Originally signed on the weight of a four-track demo sent to Matador Records, producer Elisabeth Esselink (aka Solex) celebrates her third full-length with the label by perfecting a musical technique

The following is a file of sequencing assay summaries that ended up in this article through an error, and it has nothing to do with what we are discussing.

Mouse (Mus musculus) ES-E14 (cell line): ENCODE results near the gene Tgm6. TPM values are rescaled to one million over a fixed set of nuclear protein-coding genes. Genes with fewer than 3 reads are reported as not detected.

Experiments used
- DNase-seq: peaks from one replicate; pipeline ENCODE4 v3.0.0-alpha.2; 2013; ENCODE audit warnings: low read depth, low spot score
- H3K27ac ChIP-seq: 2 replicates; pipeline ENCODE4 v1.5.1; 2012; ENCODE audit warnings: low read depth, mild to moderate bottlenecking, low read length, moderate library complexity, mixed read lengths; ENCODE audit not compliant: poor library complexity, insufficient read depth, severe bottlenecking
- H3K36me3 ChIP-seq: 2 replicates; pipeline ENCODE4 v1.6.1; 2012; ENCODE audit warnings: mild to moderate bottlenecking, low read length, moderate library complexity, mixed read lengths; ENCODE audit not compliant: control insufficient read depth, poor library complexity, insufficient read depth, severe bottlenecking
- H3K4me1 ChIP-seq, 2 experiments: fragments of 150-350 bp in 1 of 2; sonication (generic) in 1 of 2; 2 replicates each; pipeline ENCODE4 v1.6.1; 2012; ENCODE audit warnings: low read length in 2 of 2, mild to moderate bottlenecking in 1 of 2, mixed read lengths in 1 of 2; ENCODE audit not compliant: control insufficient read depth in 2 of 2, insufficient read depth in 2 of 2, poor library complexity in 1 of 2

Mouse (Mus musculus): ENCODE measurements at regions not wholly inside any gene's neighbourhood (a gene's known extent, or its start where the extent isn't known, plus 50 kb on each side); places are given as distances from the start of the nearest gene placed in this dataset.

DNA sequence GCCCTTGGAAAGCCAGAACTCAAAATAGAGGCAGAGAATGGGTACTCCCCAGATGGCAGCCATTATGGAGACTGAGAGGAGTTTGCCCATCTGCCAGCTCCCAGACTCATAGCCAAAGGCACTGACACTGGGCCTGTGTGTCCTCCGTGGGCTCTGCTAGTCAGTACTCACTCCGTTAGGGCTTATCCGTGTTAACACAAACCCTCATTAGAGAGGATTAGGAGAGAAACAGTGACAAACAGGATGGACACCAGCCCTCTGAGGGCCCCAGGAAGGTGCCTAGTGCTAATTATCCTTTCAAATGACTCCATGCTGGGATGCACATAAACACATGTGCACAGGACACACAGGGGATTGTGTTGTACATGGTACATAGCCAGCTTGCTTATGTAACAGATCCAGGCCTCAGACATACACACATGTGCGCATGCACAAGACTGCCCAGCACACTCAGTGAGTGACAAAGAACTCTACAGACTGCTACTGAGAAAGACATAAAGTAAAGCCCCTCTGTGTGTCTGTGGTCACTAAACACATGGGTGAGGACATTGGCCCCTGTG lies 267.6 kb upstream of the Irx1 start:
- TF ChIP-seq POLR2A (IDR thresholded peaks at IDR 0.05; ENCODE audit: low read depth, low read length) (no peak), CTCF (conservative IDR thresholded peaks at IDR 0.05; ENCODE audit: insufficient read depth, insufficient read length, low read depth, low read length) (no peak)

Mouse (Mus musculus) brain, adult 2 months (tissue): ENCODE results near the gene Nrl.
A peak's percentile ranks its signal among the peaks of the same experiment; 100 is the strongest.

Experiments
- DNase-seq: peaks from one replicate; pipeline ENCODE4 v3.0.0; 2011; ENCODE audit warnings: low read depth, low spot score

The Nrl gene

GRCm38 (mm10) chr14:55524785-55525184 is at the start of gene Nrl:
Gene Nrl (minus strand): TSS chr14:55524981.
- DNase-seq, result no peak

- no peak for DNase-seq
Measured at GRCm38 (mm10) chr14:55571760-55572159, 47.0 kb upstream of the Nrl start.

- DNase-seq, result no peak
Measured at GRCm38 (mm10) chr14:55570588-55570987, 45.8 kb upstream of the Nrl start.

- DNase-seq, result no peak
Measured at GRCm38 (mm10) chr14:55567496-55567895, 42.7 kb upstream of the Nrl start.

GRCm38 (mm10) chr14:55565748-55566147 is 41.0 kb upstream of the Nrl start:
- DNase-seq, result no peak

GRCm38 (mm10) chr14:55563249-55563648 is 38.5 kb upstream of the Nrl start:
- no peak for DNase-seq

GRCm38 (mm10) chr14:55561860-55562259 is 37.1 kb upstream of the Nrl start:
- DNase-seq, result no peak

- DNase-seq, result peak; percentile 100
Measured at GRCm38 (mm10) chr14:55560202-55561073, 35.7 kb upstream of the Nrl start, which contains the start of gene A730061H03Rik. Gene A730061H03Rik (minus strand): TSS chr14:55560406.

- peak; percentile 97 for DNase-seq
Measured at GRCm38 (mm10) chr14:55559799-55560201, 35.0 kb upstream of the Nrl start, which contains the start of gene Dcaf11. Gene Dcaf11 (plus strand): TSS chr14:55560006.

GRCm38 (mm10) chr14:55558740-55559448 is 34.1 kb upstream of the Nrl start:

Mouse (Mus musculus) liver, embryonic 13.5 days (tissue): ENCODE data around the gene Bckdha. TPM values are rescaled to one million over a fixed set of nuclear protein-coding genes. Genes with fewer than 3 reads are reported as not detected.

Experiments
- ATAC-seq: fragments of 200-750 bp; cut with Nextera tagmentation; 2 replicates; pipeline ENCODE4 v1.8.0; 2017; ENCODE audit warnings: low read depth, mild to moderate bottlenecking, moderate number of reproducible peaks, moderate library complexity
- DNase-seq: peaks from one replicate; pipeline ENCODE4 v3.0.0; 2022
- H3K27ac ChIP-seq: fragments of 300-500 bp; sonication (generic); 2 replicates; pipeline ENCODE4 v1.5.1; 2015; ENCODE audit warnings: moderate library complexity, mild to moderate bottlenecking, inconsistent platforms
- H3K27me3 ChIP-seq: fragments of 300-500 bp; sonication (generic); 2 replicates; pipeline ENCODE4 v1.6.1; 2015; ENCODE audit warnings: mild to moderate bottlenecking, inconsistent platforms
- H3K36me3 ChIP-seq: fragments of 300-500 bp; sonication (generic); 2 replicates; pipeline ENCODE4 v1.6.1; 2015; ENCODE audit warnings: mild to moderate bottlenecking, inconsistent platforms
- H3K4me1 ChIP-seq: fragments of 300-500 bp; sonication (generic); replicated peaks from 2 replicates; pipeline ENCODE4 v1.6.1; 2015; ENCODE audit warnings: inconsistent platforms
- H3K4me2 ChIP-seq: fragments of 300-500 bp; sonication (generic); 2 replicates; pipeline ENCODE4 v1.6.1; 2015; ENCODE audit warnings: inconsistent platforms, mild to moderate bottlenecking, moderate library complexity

Originally signed on the weight of a four-track demo sent to Matador Records, producer Elisabeth Esselink (aka Solex) celebrates her third full-length with the label by perfecting a musical technique she's employed all along: She utilizes samples taken from the hard-to-sell second-hand CDs in her Amsterdam-based shop (C&D), fusing them with her own bootleg recordings and sweetly petulant vocals (which sound eerily American), along with some TV snippets, for a seamless pop aesthetic. What distinguishes her from other cut-and-paste pastiche artists is that it is almost impossible to tell that she is using samples rather than her own original instrumentation. And though she's created a seemingly loungey, lo-fi indie rock record that would be the envy of such bands as Luscious Jackson, she's quick to represent her roots in such songs as "Honey (Amsterdam Is Not L.A.)."—TP